AOL Posts Record $98.7Bln Loss in 2002

NEW YORK -- AOL Time Warner Inc. on Wednesday posted a 2002 net loss of nearly $100 billion -- the largest annual loss in U.S. corporate history -- and in a sign of further turmoil, media mogul Ted Turner said he would step down as vice chairman.

The world's largest media company took a whopping $45.5 billion fourth-quarter charge to write down the value of its embattled America Online unit, as well as its cable operations and other assets, more than double what analysts had expected.

The charge reflects the loss in value of the company created in a once-heralded deal marrying old and new media that is now widely seen as a failure.

Turner, 64, said he was stepping down to devote more time to his philanthropic and other interests. A spokeswoman said CEO Richard Parsons expected AOL's largest individual investor would stay on the board, but the issue will be discussed soon.

The New York based company, already reeling from the recent departure of chairman Steve Case, CNN head Walter Isaacson and federal probes into accounting practices at its online unit, reported a fourth-quarter net loss of $44.9 billion, or $10.04 a share. That compared to a year-ago loss of $1.8 billion, or 41 cents a share.

It posted a full-year 2002 net loss of $98.7 billion, about the same as the gross domestic product of Egypt and double that of New Zealand.

"They tried to put a nice face on this $44.5 billion write down but we are talking about a $100 billion in a year; this is not chopped liver. It still hurts the company's credibility," said Hal Vogel, head of Vogel Capital Management.

AOL Time Warner said it had renegotiated its credit line and said the goodwill charge would not change its liquidity or debt covenants.

While analysts said overall operating numbers came in near expectations for most units, some were taken aback at the size of the noncash charge -- which came on top of a $54 billion charge AOL took in the first quarter -- and its 2003 outlook.

"We think 2003 will be a challenging year," Parsons said on a call with analysts, trying to "reset" expectations.

He said the company -- home to HBO, Faith Hill, People magazine and "Friends" -- expects mid-single digit growth in revenues in 2003 and essentially flat earnings before interest, taxes, depreciation and amortization, a key cash flow metric, due to lower advertising and less favorable comparisons.

"There isn't going to be any growth in EBITDA in 2003, and I have some questions about 2004, and they still have this mountain of debt they are trying to grapple with," Vogel said.

Most on Wall Street were expecting a noncash charge of up to $20 billion. Some found a bit of comfort that the company's debt covenants were not affected and executives addressed plans to trim its $25.8 billion net debt load.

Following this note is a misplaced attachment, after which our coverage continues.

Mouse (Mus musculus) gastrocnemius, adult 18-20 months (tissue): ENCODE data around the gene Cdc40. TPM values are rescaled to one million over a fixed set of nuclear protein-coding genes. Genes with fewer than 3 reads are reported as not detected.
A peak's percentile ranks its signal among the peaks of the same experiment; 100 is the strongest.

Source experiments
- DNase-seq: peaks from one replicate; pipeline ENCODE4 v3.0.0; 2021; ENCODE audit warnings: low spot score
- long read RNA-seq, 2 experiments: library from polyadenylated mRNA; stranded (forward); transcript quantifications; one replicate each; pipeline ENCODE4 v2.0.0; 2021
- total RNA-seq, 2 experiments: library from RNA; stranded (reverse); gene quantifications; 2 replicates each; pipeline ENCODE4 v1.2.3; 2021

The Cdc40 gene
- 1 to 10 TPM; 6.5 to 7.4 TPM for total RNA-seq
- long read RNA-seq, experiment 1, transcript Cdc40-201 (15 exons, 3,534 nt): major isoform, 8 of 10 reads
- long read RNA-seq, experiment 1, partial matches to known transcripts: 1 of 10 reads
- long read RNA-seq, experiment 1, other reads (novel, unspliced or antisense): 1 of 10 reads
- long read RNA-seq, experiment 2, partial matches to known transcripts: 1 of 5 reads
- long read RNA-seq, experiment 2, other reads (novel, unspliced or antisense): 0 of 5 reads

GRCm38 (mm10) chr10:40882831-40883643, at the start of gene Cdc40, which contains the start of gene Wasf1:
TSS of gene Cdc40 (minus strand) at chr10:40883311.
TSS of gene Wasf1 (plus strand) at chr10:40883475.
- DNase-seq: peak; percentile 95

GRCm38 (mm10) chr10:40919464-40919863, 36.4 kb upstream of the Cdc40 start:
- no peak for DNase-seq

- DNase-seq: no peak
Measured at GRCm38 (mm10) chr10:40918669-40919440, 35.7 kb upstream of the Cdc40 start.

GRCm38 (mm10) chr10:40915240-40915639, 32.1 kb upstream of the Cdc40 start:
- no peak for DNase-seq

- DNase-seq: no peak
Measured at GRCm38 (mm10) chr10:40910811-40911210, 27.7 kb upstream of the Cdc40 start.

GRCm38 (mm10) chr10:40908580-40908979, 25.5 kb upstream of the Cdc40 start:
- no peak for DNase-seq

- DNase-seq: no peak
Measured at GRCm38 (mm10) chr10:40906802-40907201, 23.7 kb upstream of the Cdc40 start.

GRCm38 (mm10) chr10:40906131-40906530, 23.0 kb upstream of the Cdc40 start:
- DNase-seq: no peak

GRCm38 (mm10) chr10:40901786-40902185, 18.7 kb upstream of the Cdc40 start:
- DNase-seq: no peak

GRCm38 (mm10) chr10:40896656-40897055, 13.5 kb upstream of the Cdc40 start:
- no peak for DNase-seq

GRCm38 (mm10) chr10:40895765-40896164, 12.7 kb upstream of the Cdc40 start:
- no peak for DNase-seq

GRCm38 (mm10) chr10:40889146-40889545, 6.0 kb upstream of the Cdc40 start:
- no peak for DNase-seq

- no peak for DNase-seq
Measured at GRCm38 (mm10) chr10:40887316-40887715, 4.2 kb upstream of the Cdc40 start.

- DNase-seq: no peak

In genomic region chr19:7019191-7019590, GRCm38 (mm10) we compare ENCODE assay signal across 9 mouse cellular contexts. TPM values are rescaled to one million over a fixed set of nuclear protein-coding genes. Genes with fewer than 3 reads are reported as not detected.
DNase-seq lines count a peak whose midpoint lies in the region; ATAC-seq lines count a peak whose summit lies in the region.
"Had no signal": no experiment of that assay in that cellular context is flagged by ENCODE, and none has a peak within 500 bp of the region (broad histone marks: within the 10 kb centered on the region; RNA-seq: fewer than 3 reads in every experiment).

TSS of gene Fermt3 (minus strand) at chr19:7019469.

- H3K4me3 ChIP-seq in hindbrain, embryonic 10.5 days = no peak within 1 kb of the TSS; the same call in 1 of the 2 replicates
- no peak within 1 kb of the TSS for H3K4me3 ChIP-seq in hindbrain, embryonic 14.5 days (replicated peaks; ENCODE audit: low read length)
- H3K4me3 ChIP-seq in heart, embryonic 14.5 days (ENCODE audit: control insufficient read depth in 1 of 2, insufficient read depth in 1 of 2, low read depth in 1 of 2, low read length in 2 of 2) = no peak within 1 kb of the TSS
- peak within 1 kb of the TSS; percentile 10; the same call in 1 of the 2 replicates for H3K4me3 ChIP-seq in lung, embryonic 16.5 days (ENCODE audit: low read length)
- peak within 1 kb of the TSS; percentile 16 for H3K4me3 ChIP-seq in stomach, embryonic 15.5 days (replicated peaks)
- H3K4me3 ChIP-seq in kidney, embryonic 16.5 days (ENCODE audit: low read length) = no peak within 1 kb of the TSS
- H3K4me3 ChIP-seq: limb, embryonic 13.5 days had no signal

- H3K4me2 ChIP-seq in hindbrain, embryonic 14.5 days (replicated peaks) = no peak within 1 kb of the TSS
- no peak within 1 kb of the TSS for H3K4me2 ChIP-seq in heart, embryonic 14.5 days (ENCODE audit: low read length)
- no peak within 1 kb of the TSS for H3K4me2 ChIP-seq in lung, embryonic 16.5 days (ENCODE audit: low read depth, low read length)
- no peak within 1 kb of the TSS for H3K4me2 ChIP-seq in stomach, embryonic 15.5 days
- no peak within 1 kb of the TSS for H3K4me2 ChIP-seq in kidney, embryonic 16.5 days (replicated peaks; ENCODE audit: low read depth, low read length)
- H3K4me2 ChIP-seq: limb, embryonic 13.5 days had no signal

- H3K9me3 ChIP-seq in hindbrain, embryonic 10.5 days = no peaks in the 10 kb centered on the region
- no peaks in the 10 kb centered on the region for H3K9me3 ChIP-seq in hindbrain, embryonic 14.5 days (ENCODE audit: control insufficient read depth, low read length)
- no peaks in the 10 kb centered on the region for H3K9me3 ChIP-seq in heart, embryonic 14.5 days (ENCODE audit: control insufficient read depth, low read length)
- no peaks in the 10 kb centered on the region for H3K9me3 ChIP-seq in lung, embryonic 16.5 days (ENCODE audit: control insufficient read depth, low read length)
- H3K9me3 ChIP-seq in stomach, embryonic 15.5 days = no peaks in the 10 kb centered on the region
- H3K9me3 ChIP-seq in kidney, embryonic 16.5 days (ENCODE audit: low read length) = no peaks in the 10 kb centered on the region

The company said revenue in the quarter grew 8 percent to $11.4 billion and EBITDA rose 16 percent to $2.8 billion. It posted earnings before a range of items of 28 cents a share, compared to 26 cents a year ago.

Strength in the company's film/entertainment business, with hits like the "Lord of the Rings" sequel, and cable networks offset weakness in the fourth quarter at America Online.

Shares of AOL fell to $12.53 in after-hours trade on Instinet, after closing at $13.96 in regular New York Stock Exchange trade, but analysts expected it to recover.

"Obviously the turnaround is taking a little longer than I thought I'd like to see but that is the reality," said John Tinker of Blaylock & Partners. "The stock has started to recover [since this fall] as people view the company as a giant battleship slowing trying to right itself."

The quarter capped a tumultuous year that saw a change in top management about two years after AOL completed its $106.2 billion purchase of Time Warner.

Executives also painted a challenging picture for 2003, with pressured margins and higher programming costs in its cable business, which it hopes to spin off in the second quarter, and an increase of $100 million in pension costs.

"Next year is clearly going to be more of an operational challenge than I had thought, due to pension issues, music and cable." said Henry Berghoef, a portfolio manager at Oakmark mutual funds.

Executives unveiled their plan to pare down AOL's $25.8 billion net debt to about $20 billion by the end of 2004, but said several commitments in the year would keep the company from doing so organically so it would look to curtail investments and a cable spin-off and other means.

The company said it raised about $800 million by selling its stake in Hughes Electronics Corp. late Tuesday.

After 2003 the company said it expects annual revenue growth of mid-high single digits, assuming a modest recovery in the ad market. AOL said growth in its film business, a high point this quarter, would be difficult from its 2002 levels.

It expects revenue for the company to see low-mid single digit growth in the 2003 first quarter, due to a decline in advertising at AOL and cable networks and EBITDA to be flat to down in the low-single digits due to AOL's weakness.

Some insiders also wondered if Turner's decision to step down would have any bearing on his 3.4 percent stake in the company. However, as a board member he is subject to the same policies as executive officers in terms of stock sales. Some observers also said Turner could become a more vocal critic.